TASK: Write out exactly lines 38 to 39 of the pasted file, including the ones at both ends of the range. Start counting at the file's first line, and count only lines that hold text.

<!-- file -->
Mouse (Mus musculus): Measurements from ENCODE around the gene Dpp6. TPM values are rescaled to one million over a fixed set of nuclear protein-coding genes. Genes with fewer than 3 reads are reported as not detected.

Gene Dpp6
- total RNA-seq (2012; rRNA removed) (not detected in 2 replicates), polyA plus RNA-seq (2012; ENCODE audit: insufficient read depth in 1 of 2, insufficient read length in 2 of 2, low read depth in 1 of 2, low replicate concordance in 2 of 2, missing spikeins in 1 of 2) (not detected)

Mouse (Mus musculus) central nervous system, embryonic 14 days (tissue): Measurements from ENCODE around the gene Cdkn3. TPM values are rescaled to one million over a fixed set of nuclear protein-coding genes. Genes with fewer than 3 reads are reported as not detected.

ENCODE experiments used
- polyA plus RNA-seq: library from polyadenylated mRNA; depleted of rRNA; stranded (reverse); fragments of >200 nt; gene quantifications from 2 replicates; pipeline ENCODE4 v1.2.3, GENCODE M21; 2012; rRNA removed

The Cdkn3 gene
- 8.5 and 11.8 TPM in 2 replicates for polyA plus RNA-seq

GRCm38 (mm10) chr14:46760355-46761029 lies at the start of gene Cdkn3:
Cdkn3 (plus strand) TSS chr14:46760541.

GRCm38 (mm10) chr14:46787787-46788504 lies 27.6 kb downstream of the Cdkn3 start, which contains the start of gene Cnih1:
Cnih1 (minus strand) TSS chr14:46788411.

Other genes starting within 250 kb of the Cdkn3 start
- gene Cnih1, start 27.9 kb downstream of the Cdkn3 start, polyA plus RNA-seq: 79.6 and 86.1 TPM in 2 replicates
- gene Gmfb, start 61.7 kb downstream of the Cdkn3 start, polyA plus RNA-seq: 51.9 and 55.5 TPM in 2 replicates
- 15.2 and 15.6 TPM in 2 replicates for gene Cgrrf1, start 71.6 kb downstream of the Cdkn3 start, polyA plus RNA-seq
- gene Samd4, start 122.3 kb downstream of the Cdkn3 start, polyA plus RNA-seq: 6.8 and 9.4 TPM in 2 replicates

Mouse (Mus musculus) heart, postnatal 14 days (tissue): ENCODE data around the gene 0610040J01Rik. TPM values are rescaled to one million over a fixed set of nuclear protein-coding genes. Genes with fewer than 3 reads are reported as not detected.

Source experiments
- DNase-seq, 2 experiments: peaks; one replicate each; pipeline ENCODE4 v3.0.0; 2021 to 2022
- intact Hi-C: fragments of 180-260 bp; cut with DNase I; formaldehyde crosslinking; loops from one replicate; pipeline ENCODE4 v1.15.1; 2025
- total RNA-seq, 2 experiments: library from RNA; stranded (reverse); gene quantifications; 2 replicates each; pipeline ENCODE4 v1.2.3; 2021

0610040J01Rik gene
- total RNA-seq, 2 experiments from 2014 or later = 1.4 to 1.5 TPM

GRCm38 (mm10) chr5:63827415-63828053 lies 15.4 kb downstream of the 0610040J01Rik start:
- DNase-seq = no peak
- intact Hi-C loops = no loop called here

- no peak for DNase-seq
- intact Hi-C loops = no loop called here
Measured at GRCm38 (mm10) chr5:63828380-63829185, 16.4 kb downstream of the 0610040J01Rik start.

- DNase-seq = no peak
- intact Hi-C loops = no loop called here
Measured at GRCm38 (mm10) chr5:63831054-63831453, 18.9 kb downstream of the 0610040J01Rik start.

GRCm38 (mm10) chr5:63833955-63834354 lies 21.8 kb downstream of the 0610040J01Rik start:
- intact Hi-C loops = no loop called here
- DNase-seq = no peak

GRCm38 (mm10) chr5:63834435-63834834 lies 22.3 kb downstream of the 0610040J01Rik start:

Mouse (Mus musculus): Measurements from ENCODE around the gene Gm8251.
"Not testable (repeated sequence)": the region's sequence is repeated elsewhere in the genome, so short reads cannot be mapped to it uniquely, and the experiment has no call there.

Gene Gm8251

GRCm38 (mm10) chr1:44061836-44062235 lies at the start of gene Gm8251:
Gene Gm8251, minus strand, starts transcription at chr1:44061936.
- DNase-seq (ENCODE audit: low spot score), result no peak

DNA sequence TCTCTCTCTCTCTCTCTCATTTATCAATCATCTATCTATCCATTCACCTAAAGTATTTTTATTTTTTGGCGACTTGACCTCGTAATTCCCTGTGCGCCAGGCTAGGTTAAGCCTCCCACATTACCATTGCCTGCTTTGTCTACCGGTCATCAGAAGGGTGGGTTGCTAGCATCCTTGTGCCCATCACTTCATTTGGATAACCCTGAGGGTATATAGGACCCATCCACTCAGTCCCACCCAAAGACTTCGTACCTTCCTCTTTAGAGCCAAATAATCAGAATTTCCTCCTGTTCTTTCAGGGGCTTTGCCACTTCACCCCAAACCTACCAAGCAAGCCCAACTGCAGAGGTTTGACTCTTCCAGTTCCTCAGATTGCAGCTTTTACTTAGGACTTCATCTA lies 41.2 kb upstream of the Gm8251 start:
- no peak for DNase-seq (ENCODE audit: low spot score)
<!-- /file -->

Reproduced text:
Mouse (Mus musculus): Measurements from ENCODE around the gene Gm8251.
"Not testable (repeated sequence)": the region's sequence is repeated elsewhere in the genome, so short reads cannot be mapped to it uniquely, and the experiment has no call there.